Dee Tuck said he heard all the reasons. “I want to hire more women, but I don’t know where they are.” Yes. “I want to recruit more people. I don’t know anyone.” Kidneys. She has been working in the field of technology for more than a decade and has often been the black female engineer on her team. He also highlighted the industry’s recordings and added that “you are probably removing a lot of people who can’t register and eight people who are not foreigners looking at them on Zoom.” Tuck no longer wants to hear his reasons.
Last November he was appointed Chief Technology Officer at Array, a media group set up by director Ava DuVernay. Its main goal: to establish an Array Crew, a women’s and men’s warehouse where the studio can be used to make movies and TV shows. The goal is to see if the industry can change its ranks when the “We Can’t Find Anyone” barrier ends. “We realized that the problem was not that people didn’t want to do it, and that people didn’t want to be disturbed,” DuVernay said. “So what we were trying to do was build a platform that made it easier. And now we’re in a place where, frankly, if you don’t, you didn’t want to do that.”
Hollywood it has been within the span of a few decades with the proliferation of white male and astronomers. But what is not known is that fewer women and fewer people are available in the so-called low-income jobs — which is at the very end of the manufacturing budget. For decades, the companies relied on recruits for people who already knew these gigs, leaving the right people to ask. “It’s hard to control the production, because hundreds of productions come every year inside each studio,” said Kevin Hamburger, chief production officer at Warner Horizon Television. Round Dealers, which launched online in February and became available as a mobile app in June, allows job seekers to create a profile that includes their CVs, locations, photos, reels, and notifications so line producers can promote any video player nearby. their video setup; it also has tools that help controllers to identify the people they are writing on each shoot.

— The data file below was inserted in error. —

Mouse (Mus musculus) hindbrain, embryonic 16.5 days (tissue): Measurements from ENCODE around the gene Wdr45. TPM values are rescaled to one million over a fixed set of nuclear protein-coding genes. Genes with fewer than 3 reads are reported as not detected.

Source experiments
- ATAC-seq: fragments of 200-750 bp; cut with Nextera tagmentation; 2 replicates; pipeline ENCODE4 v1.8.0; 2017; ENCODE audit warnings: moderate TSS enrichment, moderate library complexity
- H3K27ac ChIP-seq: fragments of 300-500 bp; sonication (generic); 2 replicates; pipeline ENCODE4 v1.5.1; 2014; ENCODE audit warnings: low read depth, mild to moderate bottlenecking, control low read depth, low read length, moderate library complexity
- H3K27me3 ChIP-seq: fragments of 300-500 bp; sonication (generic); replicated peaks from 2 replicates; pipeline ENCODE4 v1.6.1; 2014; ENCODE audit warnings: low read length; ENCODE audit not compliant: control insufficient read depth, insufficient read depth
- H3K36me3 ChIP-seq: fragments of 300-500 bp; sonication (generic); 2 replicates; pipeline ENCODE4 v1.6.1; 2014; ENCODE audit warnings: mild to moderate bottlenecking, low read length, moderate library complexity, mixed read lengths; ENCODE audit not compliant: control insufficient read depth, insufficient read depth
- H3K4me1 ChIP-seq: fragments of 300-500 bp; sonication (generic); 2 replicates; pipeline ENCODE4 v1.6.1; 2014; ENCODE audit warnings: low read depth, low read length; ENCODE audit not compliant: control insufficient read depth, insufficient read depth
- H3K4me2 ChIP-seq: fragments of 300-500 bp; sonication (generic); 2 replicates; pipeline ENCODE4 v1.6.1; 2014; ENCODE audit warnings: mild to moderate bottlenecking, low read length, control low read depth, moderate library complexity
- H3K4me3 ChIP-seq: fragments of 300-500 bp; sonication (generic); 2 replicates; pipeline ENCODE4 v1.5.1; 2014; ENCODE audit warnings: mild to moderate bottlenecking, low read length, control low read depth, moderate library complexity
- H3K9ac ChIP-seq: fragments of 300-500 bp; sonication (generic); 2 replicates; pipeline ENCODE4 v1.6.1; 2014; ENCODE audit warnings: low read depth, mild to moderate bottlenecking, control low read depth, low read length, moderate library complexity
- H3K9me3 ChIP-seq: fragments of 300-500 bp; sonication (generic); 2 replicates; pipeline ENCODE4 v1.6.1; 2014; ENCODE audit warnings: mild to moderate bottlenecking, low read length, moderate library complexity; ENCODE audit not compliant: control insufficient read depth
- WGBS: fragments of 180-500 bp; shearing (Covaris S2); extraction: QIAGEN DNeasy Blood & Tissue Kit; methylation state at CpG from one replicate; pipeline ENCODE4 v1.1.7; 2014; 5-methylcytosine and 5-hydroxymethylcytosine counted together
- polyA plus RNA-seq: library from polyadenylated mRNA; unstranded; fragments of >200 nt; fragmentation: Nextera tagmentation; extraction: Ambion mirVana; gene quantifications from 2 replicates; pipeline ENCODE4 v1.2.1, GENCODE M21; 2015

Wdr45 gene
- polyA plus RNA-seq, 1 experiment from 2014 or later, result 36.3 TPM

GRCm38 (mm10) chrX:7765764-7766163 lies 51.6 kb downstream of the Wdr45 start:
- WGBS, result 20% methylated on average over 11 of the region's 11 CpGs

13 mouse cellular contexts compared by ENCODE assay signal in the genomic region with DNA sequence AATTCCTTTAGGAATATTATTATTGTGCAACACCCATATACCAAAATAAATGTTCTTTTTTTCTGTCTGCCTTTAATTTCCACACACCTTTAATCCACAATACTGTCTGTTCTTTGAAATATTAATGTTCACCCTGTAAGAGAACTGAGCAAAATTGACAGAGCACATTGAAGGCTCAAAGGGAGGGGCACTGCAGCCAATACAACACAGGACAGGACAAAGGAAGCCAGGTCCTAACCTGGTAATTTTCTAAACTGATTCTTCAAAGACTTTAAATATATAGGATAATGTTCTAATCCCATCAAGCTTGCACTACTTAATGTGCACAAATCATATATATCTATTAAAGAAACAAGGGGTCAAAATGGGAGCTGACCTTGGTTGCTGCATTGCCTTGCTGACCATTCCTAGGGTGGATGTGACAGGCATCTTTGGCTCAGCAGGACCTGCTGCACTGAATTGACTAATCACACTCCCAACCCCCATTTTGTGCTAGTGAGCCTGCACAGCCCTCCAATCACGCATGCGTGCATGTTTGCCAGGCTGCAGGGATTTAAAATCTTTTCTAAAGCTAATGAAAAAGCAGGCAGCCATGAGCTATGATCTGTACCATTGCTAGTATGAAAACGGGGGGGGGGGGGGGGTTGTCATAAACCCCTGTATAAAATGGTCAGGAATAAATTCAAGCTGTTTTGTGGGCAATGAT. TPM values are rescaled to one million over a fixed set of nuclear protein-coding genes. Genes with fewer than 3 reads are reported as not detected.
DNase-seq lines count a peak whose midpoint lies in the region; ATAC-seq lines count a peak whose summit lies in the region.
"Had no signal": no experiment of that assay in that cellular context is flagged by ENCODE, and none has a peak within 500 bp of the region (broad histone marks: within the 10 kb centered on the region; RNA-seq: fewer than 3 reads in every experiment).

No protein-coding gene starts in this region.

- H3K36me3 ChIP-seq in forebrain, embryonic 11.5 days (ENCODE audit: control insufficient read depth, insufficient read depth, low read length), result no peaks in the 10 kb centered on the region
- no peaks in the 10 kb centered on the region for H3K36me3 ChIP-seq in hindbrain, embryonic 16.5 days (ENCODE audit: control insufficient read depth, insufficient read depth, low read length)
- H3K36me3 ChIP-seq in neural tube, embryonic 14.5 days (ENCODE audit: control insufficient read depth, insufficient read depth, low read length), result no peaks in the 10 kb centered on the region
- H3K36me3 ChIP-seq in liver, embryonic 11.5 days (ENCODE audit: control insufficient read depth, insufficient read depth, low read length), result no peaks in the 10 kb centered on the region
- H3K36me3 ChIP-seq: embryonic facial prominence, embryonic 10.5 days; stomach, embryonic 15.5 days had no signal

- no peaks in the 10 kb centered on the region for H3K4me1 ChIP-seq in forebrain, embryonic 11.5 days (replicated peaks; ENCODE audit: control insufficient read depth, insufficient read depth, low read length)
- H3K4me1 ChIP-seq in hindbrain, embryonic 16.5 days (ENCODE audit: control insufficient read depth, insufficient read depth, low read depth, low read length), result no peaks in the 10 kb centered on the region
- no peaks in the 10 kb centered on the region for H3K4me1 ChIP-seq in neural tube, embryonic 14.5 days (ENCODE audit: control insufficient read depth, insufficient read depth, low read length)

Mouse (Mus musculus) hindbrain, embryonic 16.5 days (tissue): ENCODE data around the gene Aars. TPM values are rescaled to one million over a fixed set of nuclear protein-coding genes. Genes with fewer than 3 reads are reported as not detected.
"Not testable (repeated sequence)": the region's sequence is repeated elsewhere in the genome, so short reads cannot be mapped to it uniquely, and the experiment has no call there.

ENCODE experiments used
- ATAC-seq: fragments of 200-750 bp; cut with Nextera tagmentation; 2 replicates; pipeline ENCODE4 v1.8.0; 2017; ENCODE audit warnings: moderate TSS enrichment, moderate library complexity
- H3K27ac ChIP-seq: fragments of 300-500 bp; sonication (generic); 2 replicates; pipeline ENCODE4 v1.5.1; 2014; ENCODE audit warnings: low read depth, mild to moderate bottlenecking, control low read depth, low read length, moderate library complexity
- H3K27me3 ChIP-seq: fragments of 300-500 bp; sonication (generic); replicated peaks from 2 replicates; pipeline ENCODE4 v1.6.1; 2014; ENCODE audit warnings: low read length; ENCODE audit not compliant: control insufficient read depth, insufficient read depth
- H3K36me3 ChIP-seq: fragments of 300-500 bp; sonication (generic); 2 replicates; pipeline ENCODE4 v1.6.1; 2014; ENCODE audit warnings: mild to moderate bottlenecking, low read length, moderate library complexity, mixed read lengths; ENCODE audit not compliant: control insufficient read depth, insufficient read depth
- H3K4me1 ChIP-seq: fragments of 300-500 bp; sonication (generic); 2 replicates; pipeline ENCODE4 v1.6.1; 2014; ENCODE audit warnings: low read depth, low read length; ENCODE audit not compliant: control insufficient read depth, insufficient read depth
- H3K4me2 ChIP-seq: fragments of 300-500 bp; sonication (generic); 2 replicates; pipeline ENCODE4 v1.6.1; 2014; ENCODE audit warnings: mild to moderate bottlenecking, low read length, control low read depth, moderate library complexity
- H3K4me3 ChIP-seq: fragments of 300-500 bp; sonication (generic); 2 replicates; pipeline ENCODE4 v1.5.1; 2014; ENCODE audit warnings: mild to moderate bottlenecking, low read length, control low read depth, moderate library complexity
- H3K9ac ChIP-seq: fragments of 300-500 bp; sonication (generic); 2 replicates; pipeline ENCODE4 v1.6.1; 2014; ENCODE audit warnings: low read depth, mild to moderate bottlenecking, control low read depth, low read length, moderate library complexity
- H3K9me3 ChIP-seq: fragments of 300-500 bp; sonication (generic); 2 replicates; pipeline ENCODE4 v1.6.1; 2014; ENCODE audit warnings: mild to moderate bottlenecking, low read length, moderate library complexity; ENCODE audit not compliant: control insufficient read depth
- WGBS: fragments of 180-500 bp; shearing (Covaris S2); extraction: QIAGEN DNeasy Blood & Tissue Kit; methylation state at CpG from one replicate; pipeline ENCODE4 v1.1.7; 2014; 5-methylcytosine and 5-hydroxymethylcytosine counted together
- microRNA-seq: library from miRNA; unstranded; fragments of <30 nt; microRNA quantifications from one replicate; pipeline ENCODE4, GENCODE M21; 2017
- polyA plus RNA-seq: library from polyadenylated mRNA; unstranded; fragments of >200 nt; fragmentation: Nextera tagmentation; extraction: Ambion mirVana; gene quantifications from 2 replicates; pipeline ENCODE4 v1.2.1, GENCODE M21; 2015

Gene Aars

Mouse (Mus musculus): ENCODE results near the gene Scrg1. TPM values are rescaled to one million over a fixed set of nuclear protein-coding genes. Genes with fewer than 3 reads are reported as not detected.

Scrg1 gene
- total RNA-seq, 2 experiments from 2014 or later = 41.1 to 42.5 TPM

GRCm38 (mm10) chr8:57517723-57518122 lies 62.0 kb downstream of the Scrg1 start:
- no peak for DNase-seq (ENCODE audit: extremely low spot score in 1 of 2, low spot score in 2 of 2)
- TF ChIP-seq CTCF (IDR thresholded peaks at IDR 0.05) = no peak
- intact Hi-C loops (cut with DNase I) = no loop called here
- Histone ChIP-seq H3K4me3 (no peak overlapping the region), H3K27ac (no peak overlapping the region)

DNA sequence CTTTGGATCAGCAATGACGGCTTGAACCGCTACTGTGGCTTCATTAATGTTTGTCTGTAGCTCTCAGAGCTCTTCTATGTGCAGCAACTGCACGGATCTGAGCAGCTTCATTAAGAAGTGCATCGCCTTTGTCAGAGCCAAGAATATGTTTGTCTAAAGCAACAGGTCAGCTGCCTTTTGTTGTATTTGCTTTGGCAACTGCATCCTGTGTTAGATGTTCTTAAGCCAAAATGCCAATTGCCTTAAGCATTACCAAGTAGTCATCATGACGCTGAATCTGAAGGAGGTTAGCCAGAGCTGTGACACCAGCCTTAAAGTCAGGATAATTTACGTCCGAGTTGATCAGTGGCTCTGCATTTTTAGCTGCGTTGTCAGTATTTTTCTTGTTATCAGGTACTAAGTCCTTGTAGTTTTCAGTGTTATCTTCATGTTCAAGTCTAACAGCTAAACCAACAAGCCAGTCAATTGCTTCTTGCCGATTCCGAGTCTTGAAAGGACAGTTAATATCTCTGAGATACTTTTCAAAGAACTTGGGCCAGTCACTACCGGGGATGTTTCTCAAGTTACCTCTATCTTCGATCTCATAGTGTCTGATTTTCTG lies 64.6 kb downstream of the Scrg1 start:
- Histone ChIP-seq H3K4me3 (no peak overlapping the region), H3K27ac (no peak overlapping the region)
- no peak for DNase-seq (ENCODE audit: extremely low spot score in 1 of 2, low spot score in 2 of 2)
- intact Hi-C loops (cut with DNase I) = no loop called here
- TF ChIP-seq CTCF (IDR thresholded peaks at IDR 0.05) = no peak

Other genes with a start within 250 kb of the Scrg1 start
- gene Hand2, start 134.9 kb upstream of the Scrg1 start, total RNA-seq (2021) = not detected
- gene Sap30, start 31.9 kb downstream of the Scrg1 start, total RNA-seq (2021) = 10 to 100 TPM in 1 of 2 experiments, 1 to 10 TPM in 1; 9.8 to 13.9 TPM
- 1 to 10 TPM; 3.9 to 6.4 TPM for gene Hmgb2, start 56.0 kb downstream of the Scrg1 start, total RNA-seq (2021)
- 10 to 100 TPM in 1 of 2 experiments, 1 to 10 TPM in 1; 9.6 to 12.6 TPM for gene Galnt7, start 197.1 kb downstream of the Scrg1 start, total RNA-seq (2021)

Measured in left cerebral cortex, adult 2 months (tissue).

In the face of it, there are challenges in the way Array uses technology to address the problem of Hollywood integration. We now have a search engine designed to find everything from eating animals to dinner (good or bad), but leaving something as complex as the diversity of the workplace on the machines is very difficult. Which could be why Array’s fix is so easy. The effects of the bins are natural; there are no algorithms that motivate some people and not others. A filmmaker can search for other titles (makeup artists, capture), location (Los Angeles, New York), names, corporate members, and the level of information, but that’s it. In contrast, as a result of Google, the list of those who want to join the group comes in a very similar way: in alphabetical order. Recruitment managers can choose the first or last name or the most recent additions, but from there it is up to them to select the team.
Approaching his home in Atlanta, wearing a sweatshirt from an alma mater, Tuskegee University, Array’s CTO speaks frankly about the best ways to remove barriers. Tuck has been seeing restrictions on the road to employment throughout his career, and from the beginning his team wanted to see them and get rid of them. “We talk about small things,” he says. As a research project. The group could have created a section on the user’s smokes to be searched, but in doing so they could leave someone out of the results because they did not include keywords. “We realized that this could have prevented people from entering,” Tuck says. This provides an opportunity for the line developer to see a list of potential candidates. But here’s the point – make them look somewhere they don’t look.